The goal of this effort is to develop the science and technology of verifying a person's identity. Biometric measures the physical characteristics that make each of us unique, like the fingerprints, an eye's retina or iris, a face, a hand, a voice - and uses those measurements to confirm personal identity. Passwords are difficult to remember and easy to steal. Keys, driver's licenses and passports can be lost or forged. The human body, on the other hand, can't be forgotten, stolen, forged or misplaced. Practical uses for such biometrics are wide spread and include maintaining the security for both physical space and cyberspace. In particular, biometrics helps with controlling access to an office, a lab, or ATM, confirm the identity of buyers and sellers, protecting company networks from hackers, make electronic commerce safe and reliable, confirm student identity for distant learning and examinations, and keeping medical records on the web private. As face recognition technology requires little or no cooperation from the subject, it is becoming one of the top choices for biometrics and is starting to move into the commercial market. The biometrics and forensic group at GMU led by Professor Harry Wechsler has been actively engaged in face recognition research for the last 8 years under the FERET government sponsored R&D program. The R&D carried out at GMU involves face recognition, contents - based image retrieval, surveillance, ID verification, gender and ethnic classification, data compression, human studies, performance evaluation, and most recently video processing and interpretation of human activity.
Professor Wechsler has organized and directed for NATO an Advanced Study  Institute on Face Recognition : From Theory to Applications, held in Stirling, UK in 1997. The proceedings of the meeting have been published by Springer - Verlag in 1998. 20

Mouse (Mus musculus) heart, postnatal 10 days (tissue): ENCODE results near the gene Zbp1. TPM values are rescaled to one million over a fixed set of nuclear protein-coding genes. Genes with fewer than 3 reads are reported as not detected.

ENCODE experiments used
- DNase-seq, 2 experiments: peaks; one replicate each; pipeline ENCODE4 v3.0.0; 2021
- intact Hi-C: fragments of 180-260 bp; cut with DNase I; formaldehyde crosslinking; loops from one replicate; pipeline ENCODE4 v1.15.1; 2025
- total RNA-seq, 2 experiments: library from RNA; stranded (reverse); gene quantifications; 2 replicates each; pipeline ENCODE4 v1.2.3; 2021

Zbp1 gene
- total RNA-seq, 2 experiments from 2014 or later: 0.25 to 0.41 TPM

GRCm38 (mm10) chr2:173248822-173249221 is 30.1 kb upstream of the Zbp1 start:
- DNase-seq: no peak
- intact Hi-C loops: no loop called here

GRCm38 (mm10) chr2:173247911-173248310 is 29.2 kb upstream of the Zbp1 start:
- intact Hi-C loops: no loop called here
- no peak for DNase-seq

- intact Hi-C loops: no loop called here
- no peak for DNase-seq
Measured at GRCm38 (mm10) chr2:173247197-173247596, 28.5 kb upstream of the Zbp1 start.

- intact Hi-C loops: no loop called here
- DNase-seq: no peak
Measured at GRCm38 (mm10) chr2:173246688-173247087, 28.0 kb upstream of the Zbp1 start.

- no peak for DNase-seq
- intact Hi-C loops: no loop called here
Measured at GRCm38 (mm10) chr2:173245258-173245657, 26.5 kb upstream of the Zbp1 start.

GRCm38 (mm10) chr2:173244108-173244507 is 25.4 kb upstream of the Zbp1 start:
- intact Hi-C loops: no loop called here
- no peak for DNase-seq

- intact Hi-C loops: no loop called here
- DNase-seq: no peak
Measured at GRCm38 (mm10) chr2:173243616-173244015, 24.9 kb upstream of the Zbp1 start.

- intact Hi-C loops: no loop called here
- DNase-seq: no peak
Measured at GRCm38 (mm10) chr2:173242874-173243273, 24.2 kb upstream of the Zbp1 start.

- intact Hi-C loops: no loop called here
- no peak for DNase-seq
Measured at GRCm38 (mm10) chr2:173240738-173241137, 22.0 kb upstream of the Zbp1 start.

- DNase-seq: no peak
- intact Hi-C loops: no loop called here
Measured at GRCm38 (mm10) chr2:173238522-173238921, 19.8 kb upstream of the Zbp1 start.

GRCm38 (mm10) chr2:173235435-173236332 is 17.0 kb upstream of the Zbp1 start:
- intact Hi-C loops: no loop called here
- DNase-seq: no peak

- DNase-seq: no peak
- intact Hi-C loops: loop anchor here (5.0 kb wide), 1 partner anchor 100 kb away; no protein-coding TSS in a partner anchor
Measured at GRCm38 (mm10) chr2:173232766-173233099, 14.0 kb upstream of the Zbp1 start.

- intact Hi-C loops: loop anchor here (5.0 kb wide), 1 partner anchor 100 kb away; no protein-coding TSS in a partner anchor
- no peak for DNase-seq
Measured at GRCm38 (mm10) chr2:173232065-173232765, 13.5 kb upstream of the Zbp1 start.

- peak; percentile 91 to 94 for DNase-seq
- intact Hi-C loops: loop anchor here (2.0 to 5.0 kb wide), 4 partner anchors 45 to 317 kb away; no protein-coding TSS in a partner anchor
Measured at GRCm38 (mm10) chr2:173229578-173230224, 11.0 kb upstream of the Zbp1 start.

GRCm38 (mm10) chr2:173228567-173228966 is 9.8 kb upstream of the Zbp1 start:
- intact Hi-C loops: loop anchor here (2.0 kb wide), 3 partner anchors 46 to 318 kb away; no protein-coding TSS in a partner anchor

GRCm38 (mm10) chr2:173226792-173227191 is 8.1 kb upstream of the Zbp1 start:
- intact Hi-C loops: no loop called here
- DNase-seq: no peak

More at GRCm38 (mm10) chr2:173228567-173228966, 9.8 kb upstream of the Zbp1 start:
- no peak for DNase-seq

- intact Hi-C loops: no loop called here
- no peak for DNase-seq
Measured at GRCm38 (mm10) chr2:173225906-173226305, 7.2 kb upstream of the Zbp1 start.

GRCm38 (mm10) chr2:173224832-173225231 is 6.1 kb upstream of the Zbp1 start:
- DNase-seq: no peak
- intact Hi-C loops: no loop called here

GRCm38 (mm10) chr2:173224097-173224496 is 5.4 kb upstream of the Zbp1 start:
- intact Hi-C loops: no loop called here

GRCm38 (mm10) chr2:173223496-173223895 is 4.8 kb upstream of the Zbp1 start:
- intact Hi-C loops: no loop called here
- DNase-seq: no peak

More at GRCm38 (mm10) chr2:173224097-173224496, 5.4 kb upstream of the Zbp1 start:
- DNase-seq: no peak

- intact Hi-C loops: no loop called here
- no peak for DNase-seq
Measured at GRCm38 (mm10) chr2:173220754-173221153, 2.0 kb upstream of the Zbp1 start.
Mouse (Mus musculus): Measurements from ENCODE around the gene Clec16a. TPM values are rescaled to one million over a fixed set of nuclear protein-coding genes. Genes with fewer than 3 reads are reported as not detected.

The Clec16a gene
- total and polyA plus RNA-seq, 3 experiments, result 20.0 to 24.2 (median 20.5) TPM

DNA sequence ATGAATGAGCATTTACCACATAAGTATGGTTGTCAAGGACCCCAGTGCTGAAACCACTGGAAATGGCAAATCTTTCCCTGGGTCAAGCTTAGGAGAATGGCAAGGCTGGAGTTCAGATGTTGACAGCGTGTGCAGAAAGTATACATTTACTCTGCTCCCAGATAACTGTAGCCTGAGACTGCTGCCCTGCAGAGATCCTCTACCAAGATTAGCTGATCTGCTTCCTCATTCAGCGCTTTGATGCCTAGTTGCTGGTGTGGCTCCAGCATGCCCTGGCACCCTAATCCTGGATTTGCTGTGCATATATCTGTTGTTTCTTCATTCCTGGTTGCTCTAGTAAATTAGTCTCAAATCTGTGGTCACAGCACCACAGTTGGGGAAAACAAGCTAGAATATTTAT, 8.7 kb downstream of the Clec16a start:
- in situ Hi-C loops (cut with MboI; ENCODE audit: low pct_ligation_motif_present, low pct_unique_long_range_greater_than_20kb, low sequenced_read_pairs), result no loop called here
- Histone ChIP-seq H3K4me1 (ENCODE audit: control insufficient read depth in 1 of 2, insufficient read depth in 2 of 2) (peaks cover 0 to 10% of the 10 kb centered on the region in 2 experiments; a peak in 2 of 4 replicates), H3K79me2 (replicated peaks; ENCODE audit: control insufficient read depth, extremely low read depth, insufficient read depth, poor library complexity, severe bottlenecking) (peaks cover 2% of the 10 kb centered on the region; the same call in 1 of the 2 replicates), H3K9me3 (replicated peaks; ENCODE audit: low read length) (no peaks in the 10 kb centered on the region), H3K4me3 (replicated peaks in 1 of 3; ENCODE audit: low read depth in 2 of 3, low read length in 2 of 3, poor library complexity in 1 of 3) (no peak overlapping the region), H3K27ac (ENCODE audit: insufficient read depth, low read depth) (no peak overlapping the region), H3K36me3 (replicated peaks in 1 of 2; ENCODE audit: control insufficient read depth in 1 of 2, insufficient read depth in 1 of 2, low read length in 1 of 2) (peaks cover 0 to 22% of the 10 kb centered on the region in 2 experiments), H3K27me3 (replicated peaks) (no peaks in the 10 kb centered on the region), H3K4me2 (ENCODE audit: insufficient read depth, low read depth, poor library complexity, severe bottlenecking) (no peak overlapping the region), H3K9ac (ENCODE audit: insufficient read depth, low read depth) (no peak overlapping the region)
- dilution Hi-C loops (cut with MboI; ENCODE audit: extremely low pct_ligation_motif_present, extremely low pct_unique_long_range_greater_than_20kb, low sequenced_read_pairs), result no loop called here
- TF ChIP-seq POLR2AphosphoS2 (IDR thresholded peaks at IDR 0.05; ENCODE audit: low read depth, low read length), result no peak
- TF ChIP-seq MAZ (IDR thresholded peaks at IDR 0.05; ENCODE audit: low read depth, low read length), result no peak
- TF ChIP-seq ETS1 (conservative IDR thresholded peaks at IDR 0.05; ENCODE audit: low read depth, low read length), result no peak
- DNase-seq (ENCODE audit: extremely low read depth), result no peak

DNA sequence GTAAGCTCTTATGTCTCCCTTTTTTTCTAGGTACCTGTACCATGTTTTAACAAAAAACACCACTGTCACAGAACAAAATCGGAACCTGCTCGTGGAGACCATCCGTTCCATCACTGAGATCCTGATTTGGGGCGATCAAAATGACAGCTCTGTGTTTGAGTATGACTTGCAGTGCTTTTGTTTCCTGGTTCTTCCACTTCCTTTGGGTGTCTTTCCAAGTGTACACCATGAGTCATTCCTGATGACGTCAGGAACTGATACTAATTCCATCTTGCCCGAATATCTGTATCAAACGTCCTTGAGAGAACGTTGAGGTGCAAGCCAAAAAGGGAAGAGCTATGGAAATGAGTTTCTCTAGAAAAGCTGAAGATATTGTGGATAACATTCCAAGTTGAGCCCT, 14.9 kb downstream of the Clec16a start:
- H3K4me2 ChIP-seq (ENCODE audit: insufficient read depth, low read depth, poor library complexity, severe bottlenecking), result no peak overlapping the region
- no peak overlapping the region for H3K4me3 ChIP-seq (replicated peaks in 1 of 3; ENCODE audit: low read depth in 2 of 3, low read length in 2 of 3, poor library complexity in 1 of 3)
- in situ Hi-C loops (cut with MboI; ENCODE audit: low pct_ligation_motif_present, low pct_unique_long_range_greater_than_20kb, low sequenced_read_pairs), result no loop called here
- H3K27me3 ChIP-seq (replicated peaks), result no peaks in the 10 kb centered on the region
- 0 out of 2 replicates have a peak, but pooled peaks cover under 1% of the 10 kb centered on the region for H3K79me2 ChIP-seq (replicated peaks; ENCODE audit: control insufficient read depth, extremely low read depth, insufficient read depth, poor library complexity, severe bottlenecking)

Relevant Courses : CS 682, CS777, INFT 844,
Faculty :  Jim Chen,  Zoran Duric,  Harry Wechsler


Mobile Robotics - Vision and Action

The sophistication of the task mobile robots can achieve to a large extend depends of the representation of the environment they reside in. The central theme is to study visual sensing for robotic systems with the objective to advance the autonomy, reliability of their operation and ease of interaction of humans with robots. The complexity of the tasks robotics agents can achieve is directly linked to the representation of the environment they reside in. Visual sensing opens an avenue for estimating various properties from single or multiple images. Capturing properties of the environment some of which can be changing over time are crucial for successful interaction of the robotic system with the unknown and dynamically changing environment. We are currently investigating issues of representation of the environment in the context of mobile robot navigation, in indoors house/office environments, map building and vision-based control for various tracking and visual servoing tasks.
Relevant Courses : CS 685, CS682
Faculty :  Jana Kosecka, Zoran Duric


Building Models from Video and Photographs

 The focus of this research effort is to develop new techniques for building models of 3D environment from video or photographs. In case the knowledge of the camera and camera's motion is not available, the techniques for structure and motion estimation from image sequences are employed towards the recovery of these unknown quantities. The use of image based techniques for obtaining 3D models of the environment and/or objects can greatly enhance realism of the models as well as ease of obtaining them. These techniques cater to computer graphics, virtual reality and augmented reality applications, with the goal of obtaining greater realism. The research emphasis is on the algorithms for camera self-calibration, estimation of metric properties of the environment and techniques for model based motion and structure estimation which mediate the estimation of consistent representation of the environment. We are studying issues of acquisition of both large scale models and object level models, with the goal of capturing the essential 3D structure of the environment and selectively maintaining a collection of 2D views.
Relevant Courses : INFT 840
Faculty :  Jana Kosecka